January 23, 2006

Big mixer, small footprint...

by Chris Randall

This is kind of an interesting concept in mixers I came across today. It's the Blue328 from Renegade Labs. It's a full 32-input 8-bus mixer in a package that is 12" on a side. The name makes me think of the Digital328 from Soundcraft, the most expensive boat anchor I've ever bought. (I could easily come up with 328 reasons to never, ever give Soundcraft another dime.) But that aside, this actually looks pretty fly. There are three card slots, and each one takes 8 channels of AES, AES SRC, SDI, or a four-channel analog card. A three-band parametric and dynamics for each channel, and presto.

I think it is primarily intended for NLE suites and the like, so there's a dearth of normal features you'd see on a music production console, e.g. sends, inserts, etc., but if space is at a premium, and you just need to sum a bunch of inputs (like, for instance, a wall of modular gear) this might be the business for you. I couldn't find a price for it, which leads me to believe that "your left nut" is the going rate. Something to consider, though.




Jan.23.2006 @ 10:58 PM
Suit & Tie Guy
what do you dislike about the Soundcraft 328?

i don't doubt you when you say it's a piece ... i've just read you bitch about it at least once before and it kind of makes me curious.


Jan.23.2006 @ 11:09 PM
Chris Randall
Jesus. Where to start. In the five years I owned it (I guess technically I still own it, but it's in a landfill in Chicago now) I had to have the power supply replaced 3 times, twice after the warranty expired. The mass of buggy code that Soundcraft jokingly referred to as the operating system was more like a mechanism for crashing at inoportune moments (like the final pass, for instance.) The entire analog input section (mic pres, line inputs, inserts, fx inputs) went out twice, and the second time was after the warranty, and required shipping it to Nashville for repair; the repairs and the shipping together totalled almost $600.

I had to open it up so many times, towards the end, I left the screws out, to give you an idea of what I was dealing with. The build quality was low, and the motorized faders needed to be replaced often. The rear panel connections were poorly soldered to the board.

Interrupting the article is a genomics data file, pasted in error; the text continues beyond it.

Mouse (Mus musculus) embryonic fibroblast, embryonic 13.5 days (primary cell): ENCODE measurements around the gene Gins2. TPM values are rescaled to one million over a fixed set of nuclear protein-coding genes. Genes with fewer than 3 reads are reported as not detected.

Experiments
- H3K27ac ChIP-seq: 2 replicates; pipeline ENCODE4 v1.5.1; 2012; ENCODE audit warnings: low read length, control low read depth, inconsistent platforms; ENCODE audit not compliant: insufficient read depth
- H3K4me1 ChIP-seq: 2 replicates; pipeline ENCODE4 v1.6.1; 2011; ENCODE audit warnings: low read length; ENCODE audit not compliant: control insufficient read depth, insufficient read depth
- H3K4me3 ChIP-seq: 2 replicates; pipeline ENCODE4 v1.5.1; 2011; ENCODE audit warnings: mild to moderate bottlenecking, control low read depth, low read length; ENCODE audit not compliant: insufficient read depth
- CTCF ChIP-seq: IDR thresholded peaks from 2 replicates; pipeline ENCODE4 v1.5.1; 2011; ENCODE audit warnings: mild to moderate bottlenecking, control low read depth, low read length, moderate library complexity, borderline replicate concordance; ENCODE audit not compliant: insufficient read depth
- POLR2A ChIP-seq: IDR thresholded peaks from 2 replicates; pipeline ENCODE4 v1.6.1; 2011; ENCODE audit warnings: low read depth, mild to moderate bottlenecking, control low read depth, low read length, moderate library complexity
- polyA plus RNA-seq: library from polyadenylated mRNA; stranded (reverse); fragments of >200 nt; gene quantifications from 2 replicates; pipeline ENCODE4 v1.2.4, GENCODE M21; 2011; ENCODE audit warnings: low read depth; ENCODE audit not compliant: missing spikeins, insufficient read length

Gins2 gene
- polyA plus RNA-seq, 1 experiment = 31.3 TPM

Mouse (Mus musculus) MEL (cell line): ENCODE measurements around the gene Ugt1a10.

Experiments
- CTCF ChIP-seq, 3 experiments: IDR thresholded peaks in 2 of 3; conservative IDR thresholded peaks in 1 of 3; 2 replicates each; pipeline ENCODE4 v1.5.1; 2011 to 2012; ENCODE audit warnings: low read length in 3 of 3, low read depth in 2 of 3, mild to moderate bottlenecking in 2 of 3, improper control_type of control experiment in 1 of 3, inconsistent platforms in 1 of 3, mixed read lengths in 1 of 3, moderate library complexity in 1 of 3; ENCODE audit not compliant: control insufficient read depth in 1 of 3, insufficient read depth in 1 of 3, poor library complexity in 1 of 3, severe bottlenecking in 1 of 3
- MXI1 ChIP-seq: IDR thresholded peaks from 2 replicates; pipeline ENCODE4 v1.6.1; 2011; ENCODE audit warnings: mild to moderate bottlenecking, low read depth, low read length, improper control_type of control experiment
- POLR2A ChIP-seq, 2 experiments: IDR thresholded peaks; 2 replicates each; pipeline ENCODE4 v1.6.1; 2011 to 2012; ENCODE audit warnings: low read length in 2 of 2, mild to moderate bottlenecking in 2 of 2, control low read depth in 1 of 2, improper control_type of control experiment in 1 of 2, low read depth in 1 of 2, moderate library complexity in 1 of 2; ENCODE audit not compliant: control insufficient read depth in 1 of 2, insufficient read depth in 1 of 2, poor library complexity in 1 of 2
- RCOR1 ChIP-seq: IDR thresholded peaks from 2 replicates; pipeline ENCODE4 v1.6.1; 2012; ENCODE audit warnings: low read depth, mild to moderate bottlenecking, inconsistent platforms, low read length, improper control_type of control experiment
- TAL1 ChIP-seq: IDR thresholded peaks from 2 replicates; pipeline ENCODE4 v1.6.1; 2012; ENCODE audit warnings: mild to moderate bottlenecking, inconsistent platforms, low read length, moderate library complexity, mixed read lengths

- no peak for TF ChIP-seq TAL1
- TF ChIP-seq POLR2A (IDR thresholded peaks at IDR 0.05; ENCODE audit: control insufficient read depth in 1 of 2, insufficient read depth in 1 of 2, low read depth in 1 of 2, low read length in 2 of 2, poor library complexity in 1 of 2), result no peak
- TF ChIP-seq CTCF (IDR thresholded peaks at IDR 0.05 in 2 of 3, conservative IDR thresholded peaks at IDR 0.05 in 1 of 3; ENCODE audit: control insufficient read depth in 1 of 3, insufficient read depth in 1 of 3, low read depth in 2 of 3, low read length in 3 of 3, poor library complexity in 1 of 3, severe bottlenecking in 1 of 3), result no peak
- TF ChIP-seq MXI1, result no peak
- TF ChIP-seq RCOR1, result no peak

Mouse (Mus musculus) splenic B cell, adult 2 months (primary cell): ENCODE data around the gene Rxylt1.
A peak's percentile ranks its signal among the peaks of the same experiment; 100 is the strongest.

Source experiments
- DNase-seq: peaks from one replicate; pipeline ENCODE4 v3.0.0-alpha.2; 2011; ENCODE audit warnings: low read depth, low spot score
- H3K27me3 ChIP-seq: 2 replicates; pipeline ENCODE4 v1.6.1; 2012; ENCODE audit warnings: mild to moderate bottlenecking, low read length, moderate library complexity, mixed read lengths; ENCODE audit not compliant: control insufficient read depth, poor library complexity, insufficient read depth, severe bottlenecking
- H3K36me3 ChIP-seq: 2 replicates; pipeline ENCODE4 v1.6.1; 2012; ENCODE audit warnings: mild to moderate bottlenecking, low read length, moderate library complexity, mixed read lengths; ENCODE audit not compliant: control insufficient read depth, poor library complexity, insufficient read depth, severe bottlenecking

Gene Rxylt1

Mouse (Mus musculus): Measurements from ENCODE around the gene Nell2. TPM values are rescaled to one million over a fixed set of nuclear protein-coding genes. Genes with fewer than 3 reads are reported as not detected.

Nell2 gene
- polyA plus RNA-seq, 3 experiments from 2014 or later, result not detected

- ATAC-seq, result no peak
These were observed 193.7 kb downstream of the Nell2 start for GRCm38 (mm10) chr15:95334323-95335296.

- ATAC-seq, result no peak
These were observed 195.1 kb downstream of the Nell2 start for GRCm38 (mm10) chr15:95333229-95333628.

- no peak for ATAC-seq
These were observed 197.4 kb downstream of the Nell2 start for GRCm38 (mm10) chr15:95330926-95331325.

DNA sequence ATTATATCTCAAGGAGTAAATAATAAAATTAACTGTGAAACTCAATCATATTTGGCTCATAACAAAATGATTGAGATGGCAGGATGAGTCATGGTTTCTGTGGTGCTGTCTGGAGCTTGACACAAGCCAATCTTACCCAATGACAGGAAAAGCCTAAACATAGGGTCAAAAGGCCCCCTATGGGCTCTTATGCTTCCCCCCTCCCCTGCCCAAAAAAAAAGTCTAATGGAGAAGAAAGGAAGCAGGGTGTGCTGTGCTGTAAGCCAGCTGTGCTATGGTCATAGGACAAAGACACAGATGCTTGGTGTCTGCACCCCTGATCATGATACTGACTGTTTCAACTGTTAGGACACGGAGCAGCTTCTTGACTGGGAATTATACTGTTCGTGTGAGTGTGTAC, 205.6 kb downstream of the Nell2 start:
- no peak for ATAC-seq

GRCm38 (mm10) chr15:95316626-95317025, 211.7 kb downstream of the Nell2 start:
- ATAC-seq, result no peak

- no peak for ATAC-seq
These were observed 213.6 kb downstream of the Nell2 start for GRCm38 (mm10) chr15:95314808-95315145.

I bought this piece of garbage new, right when they came out, so it set me back quite a chunk of change, on top of constant repairs and the like. The final straw was the analog inputs going out a third time. I unplugged everything from it, and threw it down the stairs.

Now, the flip side to this is that it sounded GREAT. When it worked, it was an excellent console, with all kinds of routing options, and the eq, while digital, was really quite good. I mixed a dozen or so albums on it, as well as many remixes and the like, and when it was working, I was very happy with it. But it pushed me over the edge. I wanted the DMXR100, but I didn't have the coin at the time, and I imagine if I did, that Sony would still be my main axe. Live and learn.



Jan.24.2006 @ 4:17 AM
Love the industrial design of this thing - doesn't look like anything else

Jan.24.2006 @ 7:39 AM
HAHA...this thing looks so good,i wouldnt have to do any convincing of the wife why i need to purchase it.i can hear her now..honey the colors are so pretty..lol

Jan.24.2006 @ 1:30 PM
Interesting point, there's a good wife factor on this one. Since it's so compact, it looks inexpensive and it's easier to slip through the door than, say, a DXB or Andromeda.

I assume that the faders aren't touch-sensitive by the fader caps. It's also missing either solo or mute, unless you hold down shift+mute to solo or something. It also looks painful to change EQ. That's my review based on the 400x400 JPEG.


Jan.24.2006 @ 4:42 PM
looks like a speak 'n' spell

Jan.24.2006 @ 5:13 PM
Never heard of this company before... do they make their own ad/da chips? I'm sketchy on digital mixers in general, but it'd be interesting to know if the conversion is any good.



Jan.25.2006 @ 11:04 AM
Chris Randall
Hardly anyone makes their own AD/DA. If you crack a MOTU 896 and an Apogee AD16, you'll see that they have the same convertors. There's like a low-end one, a medium-end one, and a high-end one. This little box probably uses the latter.



Jan.29.2006 @ 10:11 AM
Wow, your 328 experience is the exact opposite of mine.

There's one at the radio station that's used a couple times a week for the past 5 years, and it's been really solid. About a year ago the channel 1 mic pre went band, and within the past couple weeks both onboard effects became noisy to the point of unsuability, but that's it. Maybe we got one manufactured later that yours?

We're replacing it soon, anyways, but it's been a warrior, and we've done literally hundreds of mixes on it.

w/ a little work it could certainly sound good. I liked the built-in plate effect, but never cared much for the others.

Sometimes we record to ProTools, and use the 328 as an outboard mixer and EQ. Funny, no? But we like working this way.




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